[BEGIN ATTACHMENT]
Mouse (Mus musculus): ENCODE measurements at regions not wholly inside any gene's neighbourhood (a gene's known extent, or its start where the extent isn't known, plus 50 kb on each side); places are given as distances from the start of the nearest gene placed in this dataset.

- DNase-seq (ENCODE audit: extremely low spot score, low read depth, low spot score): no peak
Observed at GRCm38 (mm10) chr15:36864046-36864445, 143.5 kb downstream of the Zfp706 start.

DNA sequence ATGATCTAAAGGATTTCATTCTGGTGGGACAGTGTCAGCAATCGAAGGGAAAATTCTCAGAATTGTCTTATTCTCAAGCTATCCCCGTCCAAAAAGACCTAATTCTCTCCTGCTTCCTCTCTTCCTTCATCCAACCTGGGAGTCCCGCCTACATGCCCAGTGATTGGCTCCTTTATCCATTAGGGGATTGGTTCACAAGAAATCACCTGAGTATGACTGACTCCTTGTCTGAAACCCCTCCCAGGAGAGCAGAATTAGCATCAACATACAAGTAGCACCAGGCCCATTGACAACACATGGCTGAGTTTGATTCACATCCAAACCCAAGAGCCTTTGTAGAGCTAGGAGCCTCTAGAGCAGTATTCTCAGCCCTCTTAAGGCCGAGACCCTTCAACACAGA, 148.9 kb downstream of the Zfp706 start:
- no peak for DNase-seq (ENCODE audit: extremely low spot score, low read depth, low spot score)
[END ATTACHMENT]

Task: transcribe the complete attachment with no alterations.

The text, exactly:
Mouse (Mus musculus): ENCODE measurements at regions not wholly inside any gene's neighbourhood (a gene's known extent, or its start where the extent isn't known, plus 50 kb on each side); places are given as distances from the start of the nearest gene placed in this dataset.

- DNase-seq (ENCODE audit: extremely low spot score, low read depth, low spot score): no peak
Observed at GRCm38 (mm10) chr15:36864046-36864445, 143.5 kb downstream of the Zfp706 start.

DNA sequence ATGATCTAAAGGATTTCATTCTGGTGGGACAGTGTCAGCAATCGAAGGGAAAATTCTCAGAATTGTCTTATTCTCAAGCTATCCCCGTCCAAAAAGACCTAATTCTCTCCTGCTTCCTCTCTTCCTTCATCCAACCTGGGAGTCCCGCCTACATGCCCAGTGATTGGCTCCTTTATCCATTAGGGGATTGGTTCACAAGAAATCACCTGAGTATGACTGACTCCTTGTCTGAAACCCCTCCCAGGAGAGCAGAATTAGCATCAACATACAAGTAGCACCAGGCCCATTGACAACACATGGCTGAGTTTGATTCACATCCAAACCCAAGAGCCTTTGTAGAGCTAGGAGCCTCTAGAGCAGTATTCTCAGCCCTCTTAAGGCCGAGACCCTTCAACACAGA, 148.9 kb downstream of the Zfp706 start:
- no peak for DNase-seq (ENCODE audit: extremely low spot score, low read depth, low spot score)